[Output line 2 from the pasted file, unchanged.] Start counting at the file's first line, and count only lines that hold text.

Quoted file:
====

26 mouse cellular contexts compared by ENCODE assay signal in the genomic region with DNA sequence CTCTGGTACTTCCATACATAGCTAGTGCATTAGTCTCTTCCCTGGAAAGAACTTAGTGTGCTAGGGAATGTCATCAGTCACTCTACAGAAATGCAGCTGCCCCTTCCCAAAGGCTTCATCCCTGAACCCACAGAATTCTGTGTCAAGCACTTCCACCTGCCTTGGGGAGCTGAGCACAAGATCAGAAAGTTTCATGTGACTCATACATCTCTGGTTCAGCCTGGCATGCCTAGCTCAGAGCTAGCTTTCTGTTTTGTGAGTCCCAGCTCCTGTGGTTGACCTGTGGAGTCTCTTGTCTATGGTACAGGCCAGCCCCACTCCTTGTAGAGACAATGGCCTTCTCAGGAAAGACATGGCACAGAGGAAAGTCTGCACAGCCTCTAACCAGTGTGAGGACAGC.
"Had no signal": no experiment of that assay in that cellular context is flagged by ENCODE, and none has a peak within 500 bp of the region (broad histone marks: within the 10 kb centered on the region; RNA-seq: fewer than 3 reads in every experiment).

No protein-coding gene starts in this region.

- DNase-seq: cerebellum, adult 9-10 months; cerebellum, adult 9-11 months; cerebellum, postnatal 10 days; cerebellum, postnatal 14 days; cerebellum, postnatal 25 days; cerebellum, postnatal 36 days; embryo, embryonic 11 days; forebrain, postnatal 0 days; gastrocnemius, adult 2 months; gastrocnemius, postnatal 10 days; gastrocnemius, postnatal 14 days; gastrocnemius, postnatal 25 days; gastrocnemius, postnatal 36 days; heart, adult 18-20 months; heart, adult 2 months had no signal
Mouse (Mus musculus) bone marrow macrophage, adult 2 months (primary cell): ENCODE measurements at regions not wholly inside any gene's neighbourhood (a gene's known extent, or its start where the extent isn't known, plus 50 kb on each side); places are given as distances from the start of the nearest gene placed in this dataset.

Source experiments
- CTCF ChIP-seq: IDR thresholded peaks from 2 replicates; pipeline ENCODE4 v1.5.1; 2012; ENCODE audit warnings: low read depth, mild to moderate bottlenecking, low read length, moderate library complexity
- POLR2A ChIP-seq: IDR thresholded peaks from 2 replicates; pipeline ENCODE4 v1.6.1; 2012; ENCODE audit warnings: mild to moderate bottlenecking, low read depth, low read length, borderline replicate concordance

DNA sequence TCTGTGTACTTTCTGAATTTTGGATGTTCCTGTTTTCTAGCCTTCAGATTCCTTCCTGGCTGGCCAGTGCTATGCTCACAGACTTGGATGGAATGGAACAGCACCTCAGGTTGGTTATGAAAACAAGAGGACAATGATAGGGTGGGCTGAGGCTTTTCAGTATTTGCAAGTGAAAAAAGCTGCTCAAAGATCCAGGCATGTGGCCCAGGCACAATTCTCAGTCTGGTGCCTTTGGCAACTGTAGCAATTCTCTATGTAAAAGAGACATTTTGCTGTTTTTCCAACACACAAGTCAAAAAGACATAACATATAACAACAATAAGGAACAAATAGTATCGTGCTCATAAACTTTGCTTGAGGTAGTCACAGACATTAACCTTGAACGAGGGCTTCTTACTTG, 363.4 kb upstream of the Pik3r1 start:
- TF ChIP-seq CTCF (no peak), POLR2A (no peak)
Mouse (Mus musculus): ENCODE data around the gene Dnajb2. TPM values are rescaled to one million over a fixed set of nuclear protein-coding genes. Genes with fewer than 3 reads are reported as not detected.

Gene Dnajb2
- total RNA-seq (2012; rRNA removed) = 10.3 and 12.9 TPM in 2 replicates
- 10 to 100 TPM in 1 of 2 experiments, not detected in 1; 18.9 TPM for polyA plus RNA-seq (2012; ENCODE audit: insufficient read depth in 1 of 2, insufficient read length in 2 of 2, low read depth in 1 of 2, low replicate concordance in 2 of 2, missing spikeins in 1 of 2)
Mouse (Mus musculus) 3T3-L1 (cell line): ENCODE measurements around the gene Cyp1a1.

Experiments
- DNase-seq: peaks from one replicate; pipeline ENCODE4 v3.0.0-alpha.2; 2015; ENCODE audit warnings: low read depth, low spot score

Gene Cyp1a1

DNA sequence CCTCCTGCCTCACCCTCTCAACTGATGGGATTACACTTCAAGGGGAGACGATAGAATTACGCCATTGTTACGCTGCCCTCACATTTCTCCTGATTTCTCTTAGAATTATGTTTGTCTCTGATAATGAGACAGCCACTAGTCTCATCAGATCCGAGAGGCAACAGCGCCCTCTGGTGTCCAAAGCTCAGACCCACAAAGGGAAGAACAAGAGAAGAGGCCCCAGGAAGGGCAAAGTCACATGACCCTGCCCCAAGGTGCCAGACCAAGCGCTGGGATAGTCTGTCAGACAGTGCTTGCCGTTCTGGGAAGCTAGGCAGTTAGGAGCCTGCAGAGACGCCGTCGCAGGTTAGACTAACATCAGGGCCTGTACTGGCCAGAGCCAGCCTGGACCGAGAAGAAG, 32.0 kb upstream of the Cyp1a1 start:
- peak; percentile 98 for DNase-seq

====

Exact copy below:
"Had no signal": no experiment of that assay in that cellular context is flagged by ENCODE, and none has a peak within 500 bp of the region (broad histone marks: within the 10 kb centered on the region; RNA-seq: fewer than 3 reads in every experiment).